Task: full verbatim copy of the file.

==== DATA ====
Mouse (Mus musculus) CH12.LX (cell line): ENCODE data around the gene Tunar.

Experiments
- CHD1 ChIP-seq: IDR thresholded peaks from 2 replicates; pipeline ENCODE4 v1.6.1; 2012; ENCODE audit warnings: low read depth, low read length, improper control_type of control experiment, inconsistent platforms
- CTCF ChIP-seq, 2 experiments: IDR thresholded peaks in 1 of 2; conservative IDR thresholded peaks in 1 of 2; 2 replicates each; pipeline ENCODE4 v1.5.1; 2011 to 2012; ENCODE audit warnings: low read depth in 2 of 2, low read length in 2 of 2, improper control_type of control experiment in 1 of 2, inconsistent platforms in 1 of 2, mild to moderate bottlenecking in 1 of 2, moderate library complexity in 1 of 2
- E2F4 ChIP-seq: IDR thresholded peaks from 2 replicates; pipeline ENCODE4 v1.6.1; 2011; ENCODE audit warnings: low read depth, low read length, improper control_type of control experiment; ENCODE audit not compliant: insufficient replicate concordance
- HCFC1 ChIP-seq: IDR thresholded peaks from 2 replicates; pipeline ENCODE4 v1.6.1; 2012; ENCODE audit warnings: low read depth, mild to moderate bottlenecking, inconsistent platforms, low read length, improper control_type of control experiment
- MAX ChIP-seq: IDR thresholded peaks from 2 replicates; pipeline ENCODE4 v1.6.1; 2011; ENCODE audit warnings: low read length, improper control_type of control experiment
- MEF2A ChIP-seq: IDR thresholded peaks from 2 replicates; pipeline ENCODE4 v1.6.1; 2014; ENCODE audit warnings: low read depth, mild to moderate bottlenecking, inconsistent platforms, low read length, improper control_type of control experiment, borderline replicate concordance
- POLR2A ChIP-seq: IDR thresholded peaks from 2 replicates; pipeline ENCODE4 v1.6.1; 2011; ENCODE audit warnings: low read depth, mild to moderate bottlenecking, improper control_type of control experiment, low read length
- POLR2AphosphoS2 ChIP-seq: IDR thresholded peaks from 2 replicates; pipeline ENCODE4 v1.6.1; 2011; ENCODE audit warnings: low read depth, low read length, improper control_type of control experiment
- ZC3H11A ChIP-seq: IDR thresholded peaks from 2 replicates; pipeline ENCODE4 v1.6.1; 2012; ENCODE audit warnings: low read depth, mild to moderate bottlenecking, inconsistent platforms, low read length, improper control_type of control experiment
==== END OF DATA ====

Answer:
Mouse (Mus musculus) CH12.LX (cell line): ENCODE data around the gene Tunar.

Experiments
- CHD1 ChIP-seq: IDR thresholded peaks from 2 replicates; pipeline ENCODE4 v1.6.1; 2012; ENCODE audit warnings: low read depth, low read length, improper control_type of control experiment, inconsistent platforms
- CTCF ChIP-seq, 2 experiments: IDR thresholded peaks in 1 of 2; conservative IDR thresholded peaks in 1 of 2; 2 replicates each; pipeline ENCODE4 v1.5.1; 2011 to 2012; ENCODE audit warnings: low read depth in 2 of 2, low read length in 2 of 2, improper control_type of control experiment in 1 of 2, inconsistent platforms in 1 of 2, mild to moderate bottlenecking in 1 of 2, moderate library complexity in 1 of 2
- E2F4 ChIP-seq: IDR thresholded peaks from 2 replicates; pipeline ENCODE4 v1.6.1; 2011; ENCODE audit warnings: low read depth, low read length, improper control_type of control experiment; ENCODE audit not compliant: insufficient replicate concordance
- HCFC1 ChIP-seq: IDR thresholded peaks from 2 replicates; pipeline ENCODE4 v1.6.1; 2012; ENCODE audit warnings: low read depth, mild to moderate bottlenecking, inconsistent platforms, low read length, improper control_type of control experiment
- MAX ChIP-seq: IDR thresholded peaks from 2 replicates; pipeline ENCODE4 v1.6.1; 2011; ENCODE audit warnings: low read length, improper control_type of control experiment
- MEF2A ChIP-seq: IDR thresholded peaks from 2 replicates; pipeline ENCODE4 v1.6.1; 2014; ENCODE audit warnings: low read depth, mild to moderate bottlenecking, inconsistent platforms, low read length, improper control_type of control experiment, borderline replicate concordance
- POLR2A ChIP-seq: IDR thresholded peaks from 2 replicates; pipeline ENCODE4 v1.6.1; 2011; ENCODE audit warnings: low read depth, mild to moderate bottlenecking, improper control_type of control experiment, low read length
- POLR2AphosphoS2 ChIP-seq: IDR thresholded peaks from 2 replicates; pipeline ENCODE4 v1.6.1; 2011; ENCODE audit warnings: low read depth, low read length, improper control_type of control experiment
- ZC3H11A ChIP-seq: IDR thresholded peaks from 2 replicates; pipeline ENCODE4 v1.6.1; 2012; ENCODE audit warnings: low read depth, mild to moderate bottlenecking, inconsistent platforms, low read length, improper control_type of control experiment